But if your focus is on practical writing style, then you can treat the term "passive" as a wrong-but-convenient shorthand for grammar that avoids naming the actor or cause. It's good enough for discussing style, and as a bonus you will incense any nearby grammarians, which will be good for their circulation and mental agility.

• People like using passive voice in scientific writing. And quite often it is the best way to describe things.

"The rats were placed in a water maze." What happens to the rats is the important part; we don't care who did the placing.

But researchers — and young researchers especially — sometimes go overboard with this, and express every sentence in the passive. It is, I think, a combination of wanting to sound "professional" and not having the confidence to stand up for your own work.

"The data was analysed." is not wrong, but I certainly prefer "We analysed the data." Using "we" as shorthand for "one of more of the people listed as authors" is common and accepted.

"That the proposed method is effective and useful is concluded." No. Stop. Don't do this. Any guess, estimation, proposition, conclusion and so on are opinions, and who makes those is part of the semantic focus.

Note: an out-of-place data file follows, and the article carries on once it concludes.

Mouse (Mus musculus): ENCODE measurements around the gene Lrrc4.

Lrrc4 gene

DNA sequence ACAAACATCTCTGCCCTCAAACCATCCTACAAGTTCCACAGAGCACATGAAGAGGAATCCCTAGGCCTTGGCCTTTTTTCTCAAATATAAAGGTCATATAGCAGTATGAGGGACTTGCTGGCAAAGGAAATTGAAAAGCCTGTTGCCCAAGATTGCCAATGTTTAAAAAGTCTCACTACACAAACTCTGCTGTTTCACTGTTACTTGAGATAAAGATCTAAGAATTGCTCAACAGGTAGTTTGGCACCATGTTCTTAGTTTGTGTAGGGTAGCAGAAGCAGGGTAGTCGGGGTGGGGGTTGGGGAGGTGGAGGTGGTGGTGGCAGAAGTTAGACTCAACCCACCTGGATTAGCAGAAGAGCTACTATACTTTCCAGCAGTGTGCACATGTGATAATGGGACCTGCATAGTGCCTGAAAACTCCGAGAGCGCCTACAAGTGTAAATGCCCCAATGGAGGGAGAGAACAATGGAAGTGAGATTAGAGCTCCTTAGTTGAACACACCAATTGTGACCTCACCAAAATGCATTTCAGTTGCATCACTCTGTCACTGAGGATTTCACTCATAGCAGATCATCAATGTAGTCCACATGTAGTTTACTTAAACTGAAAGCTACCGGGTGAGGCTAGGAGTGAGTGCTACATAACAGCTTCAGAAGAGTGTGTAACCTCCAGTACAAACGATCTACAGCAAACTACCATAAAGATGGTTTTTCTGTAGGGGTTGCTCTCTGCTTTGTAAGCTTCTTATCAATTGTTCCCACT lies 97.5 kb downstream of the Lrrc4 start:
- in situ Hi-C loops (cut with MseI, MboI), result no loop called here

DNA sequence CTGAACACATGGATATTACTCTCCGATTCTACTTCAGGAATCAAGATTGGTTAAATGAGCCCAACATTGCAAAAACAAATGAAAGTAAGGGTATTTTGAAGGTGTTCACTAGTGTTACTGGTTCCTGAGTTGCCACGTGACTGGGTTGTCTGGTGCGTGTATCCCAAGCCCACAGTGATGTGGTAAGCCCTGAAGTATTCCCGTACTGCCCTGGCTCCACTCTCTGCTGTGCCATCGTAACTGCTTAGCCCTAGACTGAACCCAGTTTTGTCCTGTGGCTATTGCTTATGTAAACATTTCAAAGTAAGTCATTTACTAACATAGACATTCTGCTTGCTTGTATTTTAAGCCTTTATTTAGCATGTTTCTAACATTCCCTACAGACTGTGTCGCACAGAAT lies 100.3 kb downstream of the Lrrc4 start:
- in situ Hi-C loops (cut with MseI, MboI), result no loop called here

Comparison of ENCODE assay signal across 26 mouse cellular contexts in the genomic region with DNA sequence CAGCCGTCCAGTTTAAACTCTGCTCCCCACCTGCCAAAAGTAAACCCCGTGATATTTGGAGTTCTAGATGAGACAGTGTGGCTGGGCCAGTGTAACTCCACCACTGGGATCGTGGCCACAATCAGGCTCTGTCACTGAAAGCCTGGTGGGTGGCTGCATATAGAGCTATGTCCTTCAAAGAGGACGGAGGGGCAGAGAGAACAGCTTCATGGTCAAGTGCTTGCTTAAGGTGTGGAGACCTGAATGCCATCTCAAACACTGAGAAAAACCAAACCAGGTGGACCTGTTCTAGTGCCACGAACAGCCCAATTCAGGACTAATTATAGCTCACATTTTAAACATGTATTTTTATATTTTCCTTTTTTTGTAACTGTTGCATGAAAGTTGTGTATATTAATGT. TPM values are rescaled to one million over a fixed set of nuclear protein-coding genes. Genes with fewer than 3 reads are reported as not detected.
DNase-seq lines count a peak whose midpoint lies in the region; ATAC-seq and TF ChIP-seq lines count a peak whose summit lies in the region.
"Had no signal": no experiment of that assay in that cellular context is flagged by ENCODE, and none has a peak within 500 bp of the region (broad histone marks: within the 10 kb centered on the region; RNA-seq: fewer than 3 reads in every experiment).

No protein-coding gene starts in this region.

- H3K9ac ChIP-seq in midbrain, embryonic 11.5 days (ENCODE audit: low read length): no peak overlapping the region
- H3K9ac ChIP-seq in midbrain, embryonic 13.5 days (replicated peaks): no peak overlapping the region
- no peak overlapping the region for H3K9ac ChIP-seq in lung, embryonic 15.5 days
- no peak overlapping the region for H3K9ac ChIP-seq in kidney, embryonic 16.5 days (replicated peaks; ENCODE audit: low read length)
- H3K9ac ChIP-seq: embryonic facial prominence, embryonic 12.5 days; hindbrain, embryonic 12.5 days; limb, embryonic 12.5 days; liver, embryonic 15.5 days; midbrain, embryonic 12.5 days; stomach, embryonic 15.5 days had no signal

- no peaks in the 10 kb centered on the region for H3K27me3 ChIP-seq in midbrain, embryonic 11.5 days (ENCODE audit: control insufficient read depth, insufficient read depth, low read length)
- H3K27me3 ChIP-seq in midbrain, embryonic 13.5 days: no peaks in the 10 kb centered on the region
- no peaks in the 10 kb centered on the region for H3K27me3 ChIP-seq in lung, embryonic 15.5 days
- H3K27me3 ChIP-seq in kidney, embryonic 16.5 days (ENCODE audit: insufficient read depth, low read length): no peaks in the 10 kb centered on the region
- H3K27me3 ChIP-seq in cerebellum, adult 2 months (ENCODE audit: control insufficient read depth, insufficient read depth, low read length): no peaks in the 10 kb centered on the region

You didn't care about who placed the rats above, since it doesn't affect the outcome; you do care about who is drawing conclusions or making guesses. You don't want to find out that it was the lead authors mother or the guy at the hot dog stand around the corner that thought it seemed effective and useful. "We conclude that the proposed method is effective and useful." Stand up and take responsibility — and take the credit for the work.

It's worth noting, I think, that the older and more successful a researcher becomes, the more they insert themselves into their papers. Papers by big names frequently use "we" or "I", and can feel very readable and informal, sometimes even a little chatty.

If you want to sound like a successful scientist, avoid overusing the passive voice. But do use it; it's sometimes the best way to express an idea, so don't shy away from it. Use it in moderation, but use it.

Monday, April 1, 2013

Pisang Tanduk in Two Ways

Pisang Tanduk is a cooking banana, a variety of rhino horn plantains. They're starchy and not very sweet when raw so you generally cook them. The Tanduk banana (I guess "tanduk" means horn in Malay) is big. Really big. We found one in a speciality market in Tokyo last month, and it was the length and girth of my forearm. Sorry to say, I didn't think to take a picture of it in time, but it really looks just like a regular — but big — green banana. A Malay grower has a post and a couple of good pictures here.